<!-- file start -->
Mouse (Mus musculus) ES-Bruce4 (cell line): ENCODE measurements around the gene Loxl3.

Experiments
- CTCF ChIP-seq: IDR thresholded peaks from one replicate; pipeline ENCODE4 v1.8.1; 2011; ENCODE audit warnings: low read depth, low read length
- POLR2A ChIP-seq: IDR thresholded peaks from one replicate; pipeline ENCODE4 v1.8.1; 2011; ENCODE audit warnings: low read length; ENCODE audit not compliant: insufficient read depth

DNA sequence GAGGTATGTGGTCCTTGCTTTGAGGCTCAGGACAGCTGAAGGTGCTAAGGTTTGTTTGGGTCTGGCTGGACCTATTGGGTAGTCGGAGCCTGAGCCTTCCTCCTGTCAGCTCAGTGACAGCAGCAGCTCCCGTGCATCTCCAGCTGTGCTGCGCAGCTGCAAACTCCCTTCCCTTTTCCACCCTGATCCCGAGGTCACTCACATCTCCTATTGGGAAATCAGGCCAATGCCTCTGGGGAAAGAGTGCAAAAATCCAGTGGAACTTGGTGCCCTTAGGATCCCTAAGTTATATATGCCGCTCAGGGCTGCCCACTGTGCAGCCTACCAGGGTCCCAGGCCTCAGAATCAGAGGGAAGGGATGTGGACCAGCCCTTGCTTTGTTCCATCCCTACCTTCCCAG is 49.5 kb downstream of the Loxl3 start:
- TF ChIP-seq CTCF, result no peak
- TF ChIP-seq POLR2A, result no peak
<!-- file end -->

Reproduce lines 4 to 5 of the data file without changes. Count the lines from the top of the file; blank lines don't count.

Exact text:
- POLR2A ChIP-seq: IDR thresholded peaks from one replicate; pipeline ENCODE4 v1.8.1; 2011; ENCODE audit warnings: low read length; ENCODE audit not compliant: insufficient read depth

DNA sequence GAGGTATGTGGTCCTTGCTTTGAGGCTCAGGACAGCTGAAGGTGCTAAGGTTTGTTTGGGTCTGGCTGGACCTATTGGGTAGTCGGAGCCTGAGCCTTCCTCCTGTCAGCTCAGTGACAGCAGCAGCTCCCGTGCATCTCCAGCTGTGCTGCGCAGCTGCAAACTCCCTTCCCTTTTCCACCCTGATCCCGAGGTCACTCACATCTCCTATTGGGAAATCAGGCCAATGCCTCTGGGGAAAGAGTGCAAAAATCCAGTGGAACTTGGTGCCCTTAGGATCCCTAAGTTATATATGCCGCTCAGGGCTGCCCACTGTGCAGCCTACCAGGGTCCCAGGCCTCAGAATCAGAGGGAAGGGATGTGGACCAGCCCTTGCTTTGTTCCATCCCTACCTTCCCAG is 49.5 kb downstream of the Loxl3 start: